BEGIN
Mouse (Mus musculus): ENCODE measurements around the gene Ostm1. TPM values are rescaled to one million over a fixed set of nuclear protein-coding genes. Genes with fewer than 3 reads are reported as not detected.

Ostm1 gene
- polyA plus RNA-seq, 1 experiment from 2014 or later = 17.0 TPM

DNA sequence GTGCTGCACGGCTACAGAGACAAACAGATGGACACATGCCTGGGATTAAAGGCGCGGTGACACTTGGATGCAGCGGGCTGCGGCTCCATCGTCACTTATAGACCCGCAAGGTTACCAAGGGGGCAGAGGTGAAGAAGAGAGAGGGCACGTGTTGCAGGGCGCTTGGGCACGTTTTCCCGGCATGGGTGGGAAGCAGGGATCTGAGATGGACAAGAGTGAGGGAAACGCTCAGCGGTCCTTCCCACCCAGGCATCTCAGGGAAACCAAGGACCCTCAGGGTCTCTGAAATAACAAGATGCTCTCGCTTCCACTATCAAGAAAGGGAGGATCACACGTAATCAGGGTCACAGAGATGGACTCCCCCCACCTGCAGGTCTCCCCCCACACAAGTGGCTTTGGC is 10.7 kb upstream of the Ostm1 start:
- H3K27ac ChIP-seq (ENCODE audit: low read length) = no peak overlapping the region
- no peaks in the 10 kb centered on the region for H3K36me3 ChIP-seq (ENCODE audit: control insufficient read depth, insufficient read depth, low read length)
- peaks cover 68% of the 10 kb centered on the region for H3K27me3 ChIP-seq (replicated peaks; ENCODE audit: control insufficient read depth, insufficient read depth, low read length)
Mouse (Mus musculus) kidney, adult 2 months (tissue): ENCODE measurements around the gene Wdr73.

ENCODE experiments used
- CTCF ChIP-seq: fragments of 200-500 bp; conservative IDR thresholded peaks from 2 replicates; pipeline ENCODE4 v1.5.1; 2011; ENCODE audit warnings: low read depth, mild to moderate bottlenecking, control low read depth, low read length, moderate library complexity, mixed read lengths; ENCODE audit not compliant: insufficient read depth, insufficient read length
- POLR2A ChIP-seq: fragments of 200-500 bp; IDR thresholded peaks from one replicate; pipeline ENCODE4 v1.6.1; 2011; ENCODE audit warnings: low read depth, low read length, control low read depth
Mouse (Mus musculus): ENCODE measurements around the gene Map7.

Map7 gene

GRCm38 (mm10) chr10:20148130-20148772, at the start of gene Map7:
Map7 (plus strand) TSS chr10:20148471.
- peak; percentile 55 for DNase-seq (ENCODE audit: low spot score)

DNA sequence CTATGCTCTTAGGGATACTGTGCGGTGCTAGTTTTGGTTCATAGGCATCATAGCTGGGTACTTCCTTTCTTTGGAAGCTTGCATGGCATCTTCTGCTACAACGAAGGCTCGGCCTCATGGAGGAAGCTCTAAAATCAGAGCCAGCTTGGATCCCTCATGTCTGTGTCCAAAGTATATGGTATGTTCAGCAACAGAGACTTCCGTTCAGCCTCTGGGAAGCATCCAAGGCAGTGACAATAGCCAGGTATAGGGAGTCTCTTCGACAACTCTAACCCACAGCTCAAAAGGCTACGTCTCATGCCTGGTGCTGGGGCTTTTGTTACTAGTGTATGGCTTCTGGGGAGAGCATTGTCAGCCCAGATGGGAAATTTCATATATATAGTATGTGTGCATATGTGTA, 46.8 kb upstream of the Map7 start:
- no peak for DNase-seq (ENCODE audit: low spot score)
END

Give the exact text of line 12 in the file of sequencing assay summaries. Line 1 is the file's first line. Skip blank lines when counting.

Mouse (Mus musculus): ENCODE measurements around the gene Map7.